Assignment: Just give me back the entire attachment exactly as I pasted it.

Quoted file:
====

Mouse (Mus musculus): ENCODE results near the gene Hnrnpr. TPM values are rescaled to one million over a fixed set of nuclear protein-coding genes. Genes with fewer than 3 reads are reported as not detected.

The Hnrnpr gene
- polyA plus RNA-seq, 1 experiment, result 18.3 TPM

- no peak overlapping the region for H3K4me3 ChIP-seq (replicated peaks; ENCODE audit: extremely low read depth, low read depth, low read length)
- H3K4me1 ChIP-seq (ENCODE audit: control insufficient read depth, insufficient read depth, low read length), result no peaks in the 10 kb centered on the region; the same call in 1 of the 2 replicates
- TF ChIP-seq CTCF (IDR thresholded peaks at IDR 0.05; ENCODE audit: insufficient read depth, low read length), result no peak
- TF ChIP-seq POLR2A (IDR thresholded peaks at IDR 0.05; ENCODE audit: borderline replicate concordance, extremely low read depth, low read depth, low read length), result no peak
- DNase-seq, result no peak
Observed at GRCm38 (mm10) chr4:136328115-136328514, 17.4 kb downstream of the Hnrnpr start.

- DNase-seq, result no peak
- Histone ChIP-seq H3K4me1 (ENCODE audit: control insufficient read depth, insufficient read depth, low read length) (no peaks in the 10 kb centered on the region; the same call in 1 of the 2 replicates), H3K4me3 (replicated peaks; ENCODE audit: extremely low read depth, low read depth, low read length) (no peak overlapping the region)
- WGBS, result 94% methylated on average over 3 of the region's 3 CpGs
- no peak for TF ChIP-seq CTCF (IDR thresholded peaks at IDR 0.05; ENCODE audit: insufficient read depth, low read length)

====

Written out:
Mouse (Mus musculus): ENCODE results near the gene Hnrnpr. TPM values are rescaled to one million over a fixed set of nuclear protein-coding genes. Genes with fewer than 3 reads are reported as not detected.

The Hnrnpr gene
- polyA plus RNA-seq, 1 experiment, result 18.3 TPM

- no peak overlapping the region for H3K4me3 ChIP-seq (replicated peaks; ENCODE audit: extremely low read depth, low read depth, low read length)
- H3K4me1 ChIP-seq (ENCODE audit: control insufficient read depth, insufficient read depth, low read length), result no peaks in the 10 kb centered on the region; the same call in 1 of the 2 replicates
- TF ChIP-seq CTCF (IDR thresholded peaks at IDR 0.05; ENCODE audit: insufficient read depth, low read length), result no peak
- TF ChIP-seq POLR2A (IDR thresholded peaks at IDR 0.05; ENCODE audit: borderline replicate concordance, extremely low read depth, low read depth, low read length), result no peak
- DNase-seq, result no peak
Observed at GRCm38 (mm10) chr4:136328115-136328514, 17.4 kb downstream of the Hnrnpr start.

- DNase-seq, result no peak
- Histone ChIP-seq H3K4me1 (ENCODE audit: control insufficient read depth, insufficient read depth, low read length) (no peaks in the 10 kb centered on the region; the same call in 1 of the 2 replicates), H3K4me3 (replicated peaks; ENCODE audit: extremely low read depth, low read depth, low read length) (no peak overlapping the region)
- WGBS, result 94% methylated on average over 3 of the region's 3 CpGs
- no peak for TF ChIP-seq CTCF (IDR thresholded peaks at IDR 0.05; ENCODE audit: insufficient read depth, low read length)